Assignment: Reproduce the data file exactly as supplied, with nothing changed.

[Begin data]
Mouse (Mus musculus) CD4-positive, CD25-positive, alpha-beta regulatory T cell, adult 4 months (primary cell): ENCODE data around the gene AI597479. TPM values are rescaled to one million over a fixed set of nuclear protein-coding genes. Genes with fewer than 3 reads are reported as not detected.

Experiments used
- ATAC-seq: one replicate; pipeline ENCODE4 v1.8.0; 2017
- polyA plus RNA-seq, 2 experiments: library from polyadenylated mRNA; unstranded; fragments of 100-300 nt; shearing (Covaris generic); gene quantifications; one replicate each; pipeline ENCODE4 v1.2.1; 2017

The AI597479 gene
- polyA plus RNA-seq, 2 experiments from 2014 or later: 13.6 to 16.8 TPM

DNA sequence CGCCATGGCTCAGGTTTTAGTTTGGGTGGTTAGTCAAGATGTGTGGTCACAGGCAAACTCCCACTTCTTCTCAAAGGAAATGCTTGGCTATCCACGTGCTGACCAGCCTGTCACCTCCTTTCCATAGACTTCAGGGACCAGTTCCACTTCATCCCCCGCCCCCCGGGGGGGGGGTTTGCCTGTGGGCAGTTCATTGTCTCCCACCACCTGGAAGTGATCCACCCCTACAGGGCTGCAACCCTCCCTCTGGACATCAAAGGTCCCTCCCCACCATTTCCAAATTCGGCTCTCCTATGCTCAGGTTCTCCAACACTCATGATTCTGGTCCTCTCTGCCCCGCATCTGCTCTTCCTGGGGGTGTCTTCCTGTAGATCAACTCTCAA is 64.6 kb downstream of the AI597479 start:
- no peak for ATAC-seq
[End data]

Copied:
Mouse (Mus musculus) CD4-positive, CD25-positive, alpha-beta regulatory T cell, adult 4 months (primary cell): ENCODE data around the gene AI597479. TPM values are rescaled to one million over a fixed set of nuclear protein-coding genes. Genes with fewer than 3 reads are reported as not detected.

Experiments used
- ATAC-seq: one replicate; pipeline ENCODE4 v1.8.0; 2017
- polyA plus RNA-seq, 2 experiments: library from polyadenylated mRNA; unstranded; fragments of 100-300 nt; shearing (Covaris generic); gene quantifications; one replicate each; pipeline ENCODE4 v1.2.1; 2017

The AI597479 gene
- polyA plus RNA-seq, 2 experiments from 2014 or later: 13.6 to 16.8 TPM

DNA sequence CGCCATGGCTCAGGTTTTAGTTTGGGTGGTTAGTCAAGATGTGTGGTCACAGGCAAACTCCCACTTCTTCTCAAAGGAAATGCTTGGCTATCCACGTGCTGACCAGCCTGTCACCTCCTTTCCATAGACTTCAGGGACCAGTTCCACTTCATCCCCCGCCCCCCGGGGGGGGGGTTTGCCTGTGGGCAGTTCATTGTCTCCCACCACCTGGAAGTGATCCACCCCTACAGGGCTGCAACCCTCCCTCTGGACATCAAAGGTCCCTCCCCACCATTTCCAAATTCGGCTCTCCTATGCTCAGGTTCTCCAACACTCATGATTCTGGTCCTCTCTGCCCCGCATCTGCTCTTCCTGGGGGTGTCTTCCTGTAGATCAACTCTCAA is 64.6 kb downstream of the AI597479 start:
- no peak for ATAC-seq